The Knave of Secrets by Alex Livingston

Publishing 9th June 2022 by Rebellion Publishing

A twisty tale of magicians, con artists and card games, where secrets are traded and gambled like coin, for fans of The Lies of Locke Lamora and The Mask of Mirrors.

Never stake more than you can afford to lose.

When failed magician turned cardsharp Valen Quinol is given the chance to play in the Forbearance Game—the invitation-only tournament where players gamble with secrets—he can’t resist. Or refuse, for that matter, according to the petty gangster sponsoring his seat at the table. Valen beats the man he was sent to play, and wins the most valuable secret ever staked in the history of the tournament.

Quinol’s hand is forced, he wins the secret and, despite passing it on as agreed, the lives of his family and friends are put in danger. Not only that, but the secret could cause war to break out. This was definitely not on the cards (sorry!) when he accepted the task.

He has to use all his cardsharp tricks, his unfinished, unrefined magic training and rely on the skills of his con artist wife and friends (the only family he has) to work out a way to stop the keepers of the secret killing anyone who learns the truth and prevent what looks like inevitable war breaking out. Not easy when he only has fragments of information and, unlike in the card games he is used to playing/fixing, cannot predict the other players’ next moves.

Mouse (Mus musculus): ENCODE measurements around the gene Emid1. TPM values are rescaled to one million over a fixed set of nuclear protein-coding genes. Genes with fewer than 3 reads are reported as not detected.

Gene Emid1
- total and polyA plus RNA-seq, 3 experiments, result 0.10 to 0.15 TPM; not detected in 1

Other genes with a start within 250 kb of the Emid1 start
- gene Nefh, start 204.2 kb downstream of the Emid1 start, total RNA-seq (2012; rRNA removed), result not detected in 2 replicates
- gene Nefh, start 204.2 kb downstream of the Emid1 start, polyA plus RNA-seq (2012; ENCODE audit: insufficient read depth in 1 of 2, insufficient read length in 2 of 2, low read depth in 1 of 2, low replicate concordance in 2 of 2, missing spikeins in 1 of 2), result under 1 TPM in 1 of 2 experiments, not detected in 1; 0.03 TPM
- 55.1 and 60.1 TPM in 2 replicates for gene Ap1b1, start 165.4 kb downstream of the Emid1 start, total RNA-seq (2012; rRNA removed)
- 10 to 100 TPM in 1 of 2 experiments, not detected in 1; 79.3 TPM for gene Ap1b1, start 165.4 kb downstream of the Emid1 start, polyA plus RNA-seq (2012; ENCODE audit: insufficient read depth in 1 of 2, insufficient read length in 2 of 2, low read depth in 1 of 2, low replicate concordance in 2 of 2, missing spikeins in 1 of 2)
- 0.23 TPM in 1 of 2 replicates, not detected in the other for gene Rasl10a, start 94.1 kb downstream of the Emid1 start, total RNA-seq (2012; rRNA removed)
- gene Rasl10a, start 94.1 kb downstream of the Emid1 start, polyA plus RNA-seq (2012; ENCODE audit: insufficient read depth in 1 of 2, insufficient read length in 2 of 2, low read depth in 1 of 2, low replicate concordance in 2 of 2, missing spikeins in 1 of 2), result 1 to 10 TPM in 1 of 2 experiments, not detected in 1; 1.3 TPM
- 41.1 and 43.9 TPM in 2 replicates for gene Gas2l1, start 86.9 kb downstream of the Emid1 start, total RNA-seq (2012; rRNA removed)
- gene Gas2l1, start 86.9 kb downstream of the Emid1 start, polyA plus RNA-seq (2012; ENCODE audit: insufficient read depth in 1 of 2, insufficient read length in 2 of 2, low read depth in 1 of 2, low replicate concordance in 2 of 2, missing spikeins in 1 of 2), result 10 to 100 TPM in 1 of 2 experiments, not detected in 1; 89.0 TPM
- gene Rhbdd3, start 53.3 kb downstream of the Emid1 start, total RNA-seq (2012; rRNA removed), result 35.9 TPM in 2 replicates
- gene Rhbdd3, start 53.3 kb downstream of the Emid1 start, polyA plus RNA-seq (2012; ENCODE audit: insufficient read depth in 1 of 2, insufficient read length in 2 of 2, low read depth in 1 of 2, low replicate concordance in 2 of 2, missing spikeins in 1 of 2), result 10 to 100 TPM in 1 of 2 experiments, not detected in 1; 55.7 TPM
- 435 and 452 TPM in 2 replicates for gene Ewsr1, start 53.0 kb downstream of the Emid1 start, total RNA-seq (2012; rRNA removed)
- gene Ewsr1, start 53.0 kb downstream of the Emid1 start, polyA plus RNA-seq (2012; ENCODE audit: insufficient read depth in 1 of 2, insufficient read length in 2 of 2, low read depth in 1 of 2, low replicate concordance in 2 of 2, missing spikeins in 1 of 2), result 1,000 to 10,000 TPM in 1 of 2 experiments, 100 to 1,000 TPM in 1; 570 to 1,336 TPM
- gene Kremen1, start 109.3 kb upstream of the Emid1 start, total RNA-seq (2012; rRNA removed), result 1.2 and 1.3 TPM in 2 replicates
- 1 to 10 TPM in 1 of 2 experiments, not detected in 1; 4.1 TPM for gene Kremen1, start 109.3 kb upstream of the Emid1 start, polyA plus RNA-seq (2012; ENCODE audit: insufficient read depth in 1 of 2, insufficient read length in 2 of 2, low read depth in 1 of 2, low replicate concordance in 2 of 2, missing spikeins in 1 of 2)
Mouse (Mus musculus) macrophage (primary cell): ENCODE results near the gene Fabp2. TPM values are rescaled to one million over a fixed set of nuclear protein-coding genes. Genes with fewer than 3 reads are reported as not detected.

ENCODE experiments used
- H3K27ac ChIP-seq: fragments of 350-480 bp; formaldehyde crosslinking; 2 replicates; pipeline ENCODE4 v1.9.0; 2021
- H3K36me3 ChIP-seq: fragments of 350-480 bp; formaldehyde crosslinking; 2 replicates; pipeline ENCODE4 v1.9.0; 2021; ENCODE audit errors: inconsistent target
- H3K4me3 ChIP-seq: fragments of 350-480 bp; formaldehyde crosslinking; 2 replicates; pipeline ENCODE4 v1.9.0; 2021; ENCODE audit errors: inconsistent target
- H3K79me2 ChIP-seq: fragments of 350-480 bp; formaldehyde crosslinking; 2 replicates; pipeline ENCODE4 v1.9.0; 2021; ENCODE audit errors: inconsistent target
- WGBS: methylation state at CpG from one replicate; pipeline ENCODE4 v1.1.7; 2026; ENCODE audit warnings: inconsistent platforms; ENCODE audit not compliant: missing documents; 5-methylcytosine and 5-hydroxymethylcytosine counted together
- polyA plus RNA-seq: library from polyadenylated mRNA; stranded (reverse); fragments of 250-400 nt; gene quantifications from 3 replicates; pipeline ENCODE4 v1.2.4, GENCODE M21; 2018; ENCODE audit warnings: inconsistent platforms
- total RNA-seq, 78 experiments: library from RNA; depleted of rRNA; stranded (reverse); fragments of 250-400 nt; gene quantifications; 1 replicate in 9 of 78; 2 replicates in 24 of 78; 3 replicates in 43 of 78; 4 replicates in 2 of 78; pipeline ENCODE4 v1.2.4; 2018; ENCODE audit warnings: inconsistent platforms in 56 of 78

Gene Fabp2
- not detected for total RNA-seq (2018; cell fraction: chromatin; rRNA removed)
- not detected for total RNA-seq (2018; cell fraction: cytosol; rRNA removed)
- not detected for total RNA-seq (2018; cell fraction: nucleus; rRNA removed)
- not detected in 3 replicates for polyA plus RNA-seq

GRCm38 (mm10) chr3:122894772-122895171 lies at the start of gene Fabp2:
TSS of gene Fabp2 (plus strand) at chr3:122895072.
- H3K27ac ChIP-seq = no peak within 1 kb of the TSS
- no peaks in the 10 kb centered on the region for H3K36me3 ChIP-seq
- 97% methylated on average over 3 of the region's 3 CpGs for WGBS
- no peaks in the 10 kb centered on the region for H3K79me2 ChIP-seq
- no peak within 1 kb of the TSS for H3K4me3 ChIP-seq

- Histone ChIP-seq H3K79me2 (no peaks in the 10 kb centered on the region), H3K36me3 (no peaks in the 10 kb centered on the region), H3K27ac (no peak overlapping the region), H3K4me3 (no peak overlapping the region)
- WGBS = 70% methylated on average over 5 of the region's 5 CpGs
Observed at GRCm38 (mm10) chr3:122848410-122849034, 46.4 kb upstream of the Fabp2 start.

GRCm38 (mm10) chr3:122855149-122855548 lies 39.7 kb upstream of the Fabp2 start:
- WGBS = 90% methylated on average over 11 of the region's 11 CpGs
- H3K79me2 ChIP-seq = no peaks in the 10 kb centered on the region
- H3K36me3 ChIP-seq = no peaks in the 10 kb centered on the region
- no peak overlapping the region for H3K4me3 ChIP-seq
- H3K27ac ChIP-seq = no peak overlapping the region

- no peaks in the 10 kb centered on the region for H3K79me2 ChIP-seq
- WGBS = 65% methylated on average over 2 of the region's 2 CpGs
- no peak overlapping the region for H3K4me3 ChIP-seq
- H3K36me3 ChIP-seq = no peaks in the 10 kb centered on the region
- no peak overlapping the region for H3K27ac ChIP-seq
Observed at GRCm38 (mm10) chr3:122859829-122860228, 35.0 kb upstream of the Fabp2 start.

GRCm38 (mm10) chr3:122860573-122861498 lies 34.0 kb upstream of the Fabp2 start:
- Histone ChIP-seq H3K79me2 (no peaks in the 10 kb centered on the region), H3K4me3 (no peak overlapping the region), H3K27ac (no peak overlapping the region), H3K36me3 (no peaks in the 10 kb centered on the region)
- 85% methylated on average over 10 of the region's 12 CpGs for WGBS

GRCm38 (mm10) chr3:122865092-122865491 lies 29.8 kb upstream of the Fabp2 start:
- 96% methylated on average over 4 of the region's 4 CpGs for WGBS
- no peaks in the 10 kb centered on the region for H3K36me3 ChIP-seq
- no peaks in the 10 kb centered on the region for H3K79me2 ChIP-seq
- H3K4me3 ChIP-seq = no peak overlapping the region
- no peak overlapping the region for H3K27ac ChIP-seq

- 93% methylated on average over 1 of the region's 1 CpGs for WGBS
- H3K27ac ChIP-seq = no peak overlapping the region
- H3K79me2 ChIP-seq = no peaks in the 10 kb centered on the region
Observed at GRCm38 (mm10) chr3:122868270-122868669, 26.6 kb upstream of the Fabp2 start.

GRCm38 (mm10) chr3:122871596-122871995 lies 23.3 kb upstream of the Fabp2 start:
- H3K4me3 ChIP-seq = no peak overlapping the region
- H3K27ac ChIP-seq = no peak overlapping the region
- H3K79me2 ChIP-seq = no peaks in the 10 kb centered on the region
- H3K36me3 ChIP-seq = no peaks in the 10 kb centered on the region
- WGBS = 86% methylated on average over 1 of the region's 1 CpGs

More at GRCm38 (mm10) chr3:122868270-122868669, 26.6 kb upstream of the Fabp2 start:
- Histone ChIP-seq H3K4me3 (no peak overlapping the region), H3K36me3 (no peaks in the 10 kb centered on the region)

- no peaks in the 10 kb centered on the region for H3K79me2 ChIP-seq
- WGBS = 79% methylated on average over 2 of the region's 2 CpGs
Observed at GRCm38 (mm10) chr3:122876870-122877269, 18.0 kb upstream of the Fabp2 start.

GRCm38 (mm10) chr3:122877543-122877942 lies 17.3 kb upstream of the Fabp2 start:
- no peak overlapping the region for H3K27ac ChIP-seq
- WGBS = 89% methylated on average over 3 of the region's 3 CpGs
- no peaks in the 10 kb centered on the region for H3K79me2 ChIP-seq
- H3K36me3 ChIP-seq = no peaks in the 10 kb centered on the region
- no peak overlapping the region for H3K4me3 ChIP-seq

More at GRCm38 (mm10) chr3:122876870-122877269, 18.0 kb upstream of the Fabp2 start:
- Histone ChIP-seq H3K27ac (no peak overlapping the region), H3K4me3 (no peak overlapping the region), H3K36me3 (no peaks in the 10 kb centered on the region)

Livingston’s world building is creative and strong, based on a range of political goings on and that of unseen magic.

The world of gambling and card playing cons was an eye opener to me…so many tricks and tells. That Quinol is so good is evident in his reading of his friends when away from the casino tables.

The story is a slow burner to start with, as the scene is set with a lot of information about the characters and the backstory. However, once the secret is won, the action hots up. Telling the story via the point of view of several of the key characters works well and gives a rounded perspective.

I particularly enjoyed the fact that the “hero” was flawed and questioned his own motives and morals, whilst trying to protect the ones he loves.

One grumble…the blurb gives away too much of the storyline before you even start.

Thanks to Rebellion Publishing for the eARC as part of #TheWriteReads blog tour.